The truth about such ‘vigilance’ is that none of the near-20,000 electoral committees of Allende’s campaign are armed. The Chilean armed forces and police amount to 70,000 armed men. Besides, Allende’s own judicial functionaries and political police (in the Department of the Interior) are learning fast to cooperate and coordinate with the army intelligence in the hunting of opponents (not only bourgeois agents but also dissident urban guerrillas ideologically connected to the Movement of the Revolutionary Left – MIR – and to Maoism). Thus a formal and informal liaison has been established between the ‘left’ in government and the highly disciplined and murderous Chilean army. The army supports Allende because he has not reduced their budget and may favour increases for officers and ranks plus new purchases of weapons and replacement of old equipment. He has not armed and will not arm his popular following. Anything like armed factory committees or workers’ militia would enrage the army. Already guerilla training camps have been dissolved by the MIR because of pressure from Allende’s Popular Unity coalition. Allende has proved, up to now, to be the real candidate of law and order. He even boasts that his regime has successfully ‘incorporated’ the armed forces in the economic process (road building, etc.). A better strike-breaking force would be hard to imagine.

Besides throwing some unwittingly disgusting sidelights on Allende’s psychology (the man is a mason – who presumably agitates for his ‘socialism’ inside the masons’ lodges), the book clearly shows what Allende and Debray mean by socialism. Again let us allow the affable gentlemen to speak for themselves:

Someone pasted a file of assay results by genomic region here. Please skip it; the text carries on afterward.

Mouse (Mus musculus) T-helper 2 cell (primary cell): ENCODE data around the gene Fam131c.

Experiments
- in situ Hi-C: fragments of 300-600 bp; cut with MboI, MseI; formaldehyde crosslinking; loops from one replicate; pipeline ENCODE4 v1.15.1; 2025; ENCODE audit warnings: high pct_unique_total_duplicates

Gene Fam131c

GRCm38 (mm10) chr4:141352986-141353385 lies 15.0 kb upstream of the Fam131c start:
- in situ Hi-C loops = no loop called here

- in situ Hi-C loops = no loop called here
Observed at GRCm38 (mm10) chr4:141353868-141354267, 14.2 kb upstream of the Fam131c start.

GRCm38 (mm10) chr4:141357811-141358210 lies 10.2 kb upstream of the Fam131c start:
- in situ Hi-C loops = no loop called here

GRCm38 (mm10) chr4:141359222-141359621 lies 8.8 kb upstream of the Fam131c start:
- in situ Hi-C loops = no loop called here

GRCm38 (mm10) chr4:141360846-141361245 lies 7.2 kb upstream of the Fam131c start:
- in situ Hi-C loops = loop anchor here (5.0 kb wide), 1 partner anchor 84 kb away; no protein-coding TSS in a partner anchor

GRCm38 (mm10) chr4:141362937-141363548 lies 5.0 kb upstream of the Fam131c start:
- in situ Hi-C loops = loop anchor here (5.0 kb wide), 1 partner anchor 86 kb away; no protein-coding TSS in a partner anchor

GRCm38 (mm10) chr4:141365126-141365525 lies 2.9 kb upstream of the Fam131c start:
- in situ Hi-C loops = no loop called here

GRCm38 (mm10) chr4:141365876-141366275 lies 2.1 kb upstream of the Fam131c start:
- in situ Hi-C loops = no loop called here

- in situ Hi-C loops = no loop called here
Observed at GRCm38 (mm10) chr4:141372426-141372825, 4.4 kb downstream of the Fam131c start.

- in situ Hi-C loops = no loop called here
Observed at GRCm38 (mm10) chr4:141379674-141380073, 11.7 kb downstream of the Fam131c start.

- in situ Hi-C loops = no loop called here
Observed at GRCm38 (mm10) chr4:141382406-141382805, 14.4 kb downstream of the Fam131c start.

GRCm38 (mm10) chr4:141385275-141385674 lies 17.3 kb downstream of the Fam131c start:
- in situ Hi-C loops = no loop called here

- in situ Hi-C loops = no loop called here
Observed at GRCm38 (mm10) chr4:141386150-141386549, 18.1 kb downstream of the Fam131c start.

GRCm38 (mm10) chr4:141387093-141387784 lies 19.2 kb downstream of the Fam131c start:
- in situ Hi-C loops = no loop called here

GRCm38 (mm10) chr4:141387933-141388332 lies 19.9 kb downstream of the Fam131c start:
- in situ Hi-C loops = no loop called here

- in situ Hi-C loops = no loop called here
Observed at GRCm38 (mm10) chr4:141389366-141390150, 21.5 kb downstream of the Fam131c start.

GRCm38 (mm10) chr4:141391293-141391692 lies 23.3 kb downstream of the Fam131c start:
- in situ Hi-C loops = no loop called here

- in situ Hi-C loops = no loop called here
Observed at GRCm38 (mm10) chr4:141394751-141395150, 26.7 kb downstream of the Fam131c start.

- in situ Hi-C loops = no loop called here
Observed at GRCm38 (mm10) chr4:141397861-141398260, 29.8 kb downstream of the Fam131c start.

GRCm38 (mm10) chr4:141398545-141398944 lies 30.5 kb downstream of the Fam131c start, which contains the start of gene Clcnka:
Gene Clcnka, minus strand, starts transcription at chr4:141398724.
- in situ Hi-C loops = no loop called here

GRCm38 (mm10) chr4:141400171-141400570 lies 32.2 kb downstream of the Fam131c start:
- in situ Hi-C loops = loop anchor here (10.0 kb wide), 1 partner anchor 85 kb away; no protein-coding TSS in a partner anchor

Debray: For me, since you are a socialist, and since I am aware of the long-standing if remote relations between the Socialist Party and Jugoslavia, this brings workers’ control to mind.

Allende: No, no. We have insisted on the participation of manual and white collar workers and technical personnel in the management of our enterprises, but this does not mean that these enterprises are going to enjoy independence as regards their production. We are and always shall be in favour of a centralised economy, and companies will have to conform to the Government’s production planning. To achieve this we shall maintain a continuous dialogue with the workers. But we are not going to hand over a company to workers just so that they can produce what they want, or let them turn the fact that they control a company which is of vital importance to their country, to their own personal advantage in order to demand higher earnings than other people. We are against any policy of such a nature.

Debray: So you are aiming at democratic planning along the lines of controlled planning (sic!) but with workers having a share in decisions.

Allende: Of course, otherwise it would be impossible to achieve the development we need. (p.111.)

When thousands of copper workers at the Chuquicamata mines struck for higher wages a few months ago, Allende defused the strike, aided by the CP-controlled Single Workers Union. In July, 10,000 coal-miners at the state-owned Lota-Schwager mine struck also, and Allende had to settle with them in the same manner, i.e. allowing some wage increases, and viciously slandering the striking workers at the same time.

The bock also serves to underline the obvious fact that in many under-developed countries the nationalist ideology of the petty bourgeoisie and technocracy cuts across the class struggle and the aspirations of the workers and peasants. It is by no means a transitional stage in the struggle of the masses, but rather a deliberate attempt by an alien strata to defuse the self-activity of the masses, who are caught between passivity and immensely militant outbursts. Of course, Debray would be the first to fire at the workers from the other side of the barricades, because he and all the architects of state capitalism can only rise to power at the expense of the self-activity of the masses. To speak under these conditions of ‘national liberation’ is in my view ludicrous because the only liberation we see is that of a nascent bureaucratic stratum which attempts to fuse civil society with the state machine.

Besides the natural limitations of a book like this, there is a very illuminating appendix (a MIR document written just after Allende’s election in September 1970) and informative explanatory notes.